Says Dungar Singh Khandauli, a farmer from Khandauli town in Agra, to RuralVoice: “Going by the digging as of now, the productivity is lower by eight to 10 per cent. Whereas the market has gone down from Rs 500-700 to Rs 350-400 per bag. As a result, the farmer has been hit by a double whammy of fall in productivity and prices both.” Dungar Singh, who cultivates potatoes in 100-odd acres and is a cold-store owner, counts among those who can estimate potato business in UP accurately enough.
Dungar Singh says that the productivity has been lower by 10 per cent as the potatoes are smaller in size. “It is likely that the Farrukhabad–Kannauj belt will have production sufficient to fill the cold stores, but one does not expect all the cold stores of the Agra belt to be filled this time.” He says there will be a loss of Rs 100 per bag because of the costs and prices this year. However, he says, “the production this year will be 10 to 15 per cent more than that last year.” This is mainly on account of the larger acreage under potato cultivation this year, thanks to the better prices last year.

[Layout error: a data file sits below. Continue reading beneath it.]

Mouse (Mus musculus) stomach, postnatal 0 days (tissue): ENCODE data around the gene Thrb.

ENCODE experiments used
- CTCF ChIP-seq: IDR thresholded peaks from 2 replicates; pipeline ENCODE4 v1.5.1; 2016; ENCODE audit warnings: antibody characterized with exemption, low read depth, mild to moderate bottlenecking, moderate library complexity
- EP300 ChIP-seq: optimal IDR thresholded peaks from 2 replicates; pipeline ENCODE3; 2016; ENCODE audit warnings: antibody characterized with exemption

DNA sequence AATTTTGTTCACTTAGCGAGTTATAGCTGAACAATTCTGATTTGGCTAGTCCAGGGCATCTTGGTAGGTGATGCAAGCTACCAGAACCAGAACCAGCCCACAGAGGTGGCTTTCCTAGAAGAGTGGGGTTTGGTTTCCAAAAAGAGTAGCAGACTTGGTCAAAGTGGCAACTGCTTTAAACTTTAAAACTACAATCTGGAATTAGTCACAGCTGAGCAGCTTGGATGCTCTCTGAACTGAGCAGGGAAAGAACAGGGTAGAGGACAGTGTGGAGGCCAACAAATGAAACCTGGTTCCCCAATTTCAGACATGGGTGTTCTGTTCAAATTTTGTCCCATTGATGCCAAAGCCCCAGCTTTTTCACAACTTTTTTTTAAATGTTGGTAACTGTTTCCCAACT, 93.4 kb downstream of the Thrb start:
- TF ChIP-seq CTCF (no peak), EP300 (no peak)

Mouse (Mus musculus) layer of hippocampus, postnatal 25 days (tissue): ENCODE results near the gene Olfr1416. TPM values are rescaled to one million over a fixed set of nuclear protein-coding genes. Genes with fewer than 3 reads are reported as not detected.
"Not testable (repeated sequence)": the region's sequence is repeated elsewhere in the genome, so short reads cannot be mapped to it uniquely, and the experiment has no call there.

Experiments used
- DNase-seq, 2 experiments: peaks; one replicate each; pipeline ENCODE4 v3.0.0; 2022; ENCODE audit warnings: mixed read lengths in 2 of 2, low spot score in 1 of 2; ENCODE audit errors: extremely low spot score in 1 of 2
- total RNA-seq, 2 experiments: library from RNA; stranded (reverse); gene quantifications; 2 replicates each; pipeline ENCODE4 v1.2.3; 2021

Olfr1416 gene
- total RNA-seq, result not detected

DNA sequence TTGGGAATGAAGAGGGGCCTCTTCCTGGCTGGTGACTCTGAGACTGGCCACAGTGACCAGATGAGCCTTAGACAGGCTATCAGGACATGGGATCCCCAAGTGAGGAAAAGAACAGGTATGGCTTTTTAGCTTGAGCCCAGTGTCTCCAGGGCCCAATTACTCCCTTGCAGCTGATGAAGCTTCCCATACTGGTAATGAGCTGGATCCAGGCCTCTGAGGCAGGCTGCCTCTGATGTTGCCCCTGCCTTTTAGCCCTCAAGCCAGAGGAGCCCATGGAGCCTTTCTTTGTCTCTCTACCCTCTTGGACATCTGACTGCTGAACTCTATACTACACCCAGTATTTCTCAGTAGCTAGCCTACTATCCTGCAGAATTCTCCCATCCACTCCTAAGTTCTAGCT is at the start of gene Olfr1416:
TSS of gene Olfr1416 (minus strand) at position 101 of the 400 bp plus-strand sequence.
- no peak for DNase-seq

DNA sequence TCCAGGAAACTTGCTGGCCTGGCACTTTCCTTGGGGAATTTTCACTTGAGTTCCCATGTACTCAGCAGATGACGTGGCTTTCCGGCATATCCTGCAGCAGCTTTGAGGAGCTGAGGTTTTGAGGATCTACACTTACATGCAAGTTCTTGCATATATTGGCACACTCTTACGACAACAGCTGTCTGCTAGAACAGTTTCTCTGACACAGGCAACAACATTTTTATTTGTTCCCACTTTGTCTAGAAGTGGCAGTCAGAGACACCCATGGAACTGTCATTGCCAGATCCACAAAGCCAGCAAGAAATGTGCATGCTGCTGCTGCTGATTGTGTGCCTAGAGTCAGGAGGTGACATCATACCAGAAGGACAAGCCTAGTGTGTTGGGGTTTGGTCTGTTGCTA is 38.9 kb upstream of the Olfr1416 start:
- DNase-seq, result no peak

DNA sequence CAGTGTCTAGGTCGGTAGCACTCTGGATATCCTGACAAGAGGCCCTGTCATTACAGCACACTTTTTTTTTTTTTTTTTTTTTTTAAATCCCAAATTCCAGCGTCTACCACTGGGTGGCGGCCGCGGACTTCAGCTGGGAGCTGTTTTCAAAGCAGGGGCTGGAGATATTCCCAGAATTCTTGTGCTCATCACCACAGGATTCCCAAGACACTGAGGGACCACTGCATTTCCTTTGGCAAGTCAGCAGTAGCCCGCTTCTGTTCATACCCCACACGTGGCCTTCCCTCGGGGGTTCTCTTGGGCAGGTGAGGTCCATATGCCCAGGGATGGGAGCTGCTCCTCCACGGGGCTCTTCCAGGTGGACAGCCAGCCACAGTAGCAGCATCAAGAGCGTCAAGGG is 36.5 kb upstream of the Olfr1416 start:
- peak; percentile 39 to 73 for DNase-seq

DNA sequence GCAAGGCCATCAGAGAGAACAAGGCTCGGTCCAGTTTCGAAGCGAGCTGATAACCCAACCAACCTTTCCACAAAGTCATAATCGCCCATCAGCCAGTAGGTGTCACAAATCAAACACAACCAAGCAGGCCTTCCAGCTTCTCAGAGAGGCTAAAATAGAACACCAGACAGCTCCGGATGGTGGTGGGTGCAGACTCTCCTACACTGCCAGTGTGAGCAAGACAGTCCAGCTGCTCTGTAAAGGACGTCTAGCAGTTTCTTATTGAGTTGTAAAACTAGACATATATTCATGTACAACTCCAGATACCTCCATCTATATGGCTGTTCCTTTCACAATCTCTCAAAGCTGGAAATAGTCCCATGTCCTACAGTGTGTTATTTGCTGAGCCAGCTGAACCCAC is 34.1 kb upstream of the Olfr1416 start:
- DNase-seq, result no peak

About 30 per cent of the potatoes in the country is produced in UP. It is a commercial crop for the potato belt of the state. People have invested heavily on cold-storage capacity here. Agra alone has about 300 cold stores. Which is the largest number of cold stores in any district of India. There are about a thousand cold stores in this potato belt. On an average capacity of 10,000 tonnes, the total capacity of the cold stores comes down to 10 million tonnes (mt). While the total potato production of UP last year was 13mt. Says Dungar Singh, “The production situation will become clearer in a week. If there is a greater impact on productivity, it may impact the prices as well. If, on the other hand, production does not go down by much, prices may fall further.”